Powdery mildew is a fungal disease that is prevalent on plants in summer and autumn, and is made a lot worse by the waves of humid, wet and extreme dry weather we are having in New Zealand.
How to identify it
It manifests itself with white spots (spores) that appear on the top of the leaves and stems of the plant. Powdery mildew affects a variety of vegetable plants and grape vines. The main plants affected by this fungal disease in the garden are zucchini, cucumber, melons, pumpkin; it can also affect dahlias, sweet peas, roses, hydrangeas and grapes.
You may not know…
Mildew usually appears later in the season and can affect the production and life span of the plant. The fungi are usually type specific so if you have mildew on your roses it won’t spread to your cubits (zucchini, cucumber etc).
Many of you would have seen the black and yellow ladybirds on these plants and think they are doing a good job, well I would say think again! These ladybirds are the only species that don’t feed on aphids – what they do is feed on fungi and they carry it from plant to plant under their wings, infecting the new plant.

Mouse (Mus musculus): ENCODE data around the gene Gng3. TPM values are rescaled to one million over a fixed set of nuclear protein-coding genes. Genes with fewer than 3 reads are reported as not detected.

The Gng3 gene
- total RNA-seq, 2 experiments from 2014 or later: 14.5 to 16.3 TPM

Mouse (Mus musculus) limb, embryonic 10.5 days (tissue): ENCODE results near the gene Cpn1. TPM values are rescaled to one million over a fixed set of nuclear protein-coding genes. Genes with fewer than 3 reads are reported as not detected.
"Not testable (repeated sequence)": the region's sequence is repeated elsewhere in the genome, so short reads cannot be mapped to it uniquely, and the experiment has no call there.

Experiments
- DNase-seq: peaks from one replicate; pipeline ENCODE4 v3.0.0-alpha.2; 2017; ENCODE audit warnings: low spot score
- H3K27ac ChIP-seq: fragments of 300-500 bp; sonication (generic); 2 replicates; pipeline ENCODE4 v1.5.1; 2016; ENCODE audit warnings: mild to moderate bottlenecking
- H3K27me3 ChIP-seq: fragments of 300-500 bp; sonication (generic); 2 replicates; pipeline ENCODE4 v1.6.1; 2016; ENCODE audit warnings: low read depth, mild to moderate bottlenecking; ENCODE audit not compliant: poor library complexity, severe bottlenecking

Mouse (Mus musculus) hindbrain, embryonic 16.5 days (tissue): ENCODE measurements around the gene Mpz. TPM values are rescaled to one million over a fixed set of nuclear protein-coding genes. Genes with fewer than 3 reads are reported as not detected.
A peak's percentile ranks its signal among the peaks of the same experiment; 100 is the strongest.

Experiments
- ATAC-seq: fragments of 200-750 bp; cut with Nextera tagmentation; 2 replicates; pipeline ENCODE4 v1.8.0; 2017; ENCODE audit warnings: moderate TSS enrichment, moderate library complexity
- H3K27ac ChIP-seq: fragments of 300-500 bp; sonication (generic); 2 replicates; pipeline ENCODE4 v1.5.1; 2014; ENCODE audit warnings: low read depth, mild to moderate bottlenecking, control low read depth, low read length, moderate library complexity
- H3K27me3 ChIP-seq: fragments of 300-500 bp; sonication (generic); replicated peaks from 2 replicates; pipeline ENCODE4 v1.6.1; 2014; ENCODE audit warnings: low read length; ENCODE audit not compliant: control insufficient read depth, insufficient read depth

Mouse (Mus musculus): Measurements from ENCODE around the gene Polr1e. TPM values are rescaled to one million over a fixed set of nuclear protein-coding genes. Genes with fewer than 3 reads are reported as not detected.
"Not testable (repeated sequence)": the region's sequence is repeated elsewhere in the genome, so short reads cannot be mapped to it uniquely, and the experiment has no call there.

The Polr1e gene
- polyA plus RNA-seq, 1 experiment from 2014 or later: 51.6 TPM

How to treat it – a recipe for success
Powdery mildew does not thrive on wet leaves; the water actually suppresses the spores, stopping them from multiplying. You can try mixing one part milk and nine parts water and spraying on the leaves. The bacteria in the milk helps to suppress the fungi and also boosts the immunity of the plant. Regularly re-apply to help keep the leaves wet and stop this disease from taking hold.
For roses you can mix half a teaspoon of baking soda to a litre of water and spray on the leaves. Be careful to follow this recipe though, as too much baking soda will burn your leaves.
Remember NOT to compost infected plants or leaves as this will keep the fungi spores alive and keep the cycle going. I usually cut off and burn my infected leaves of the zucchini. However, I must say that this year, I have no sign of powdery mildew at this stage. Fingers crossed!
Next week I shall talk about blight – as ever, stay tuned and do keep in touch with your questions!
Photo by Pollinator: Wikimedia Commons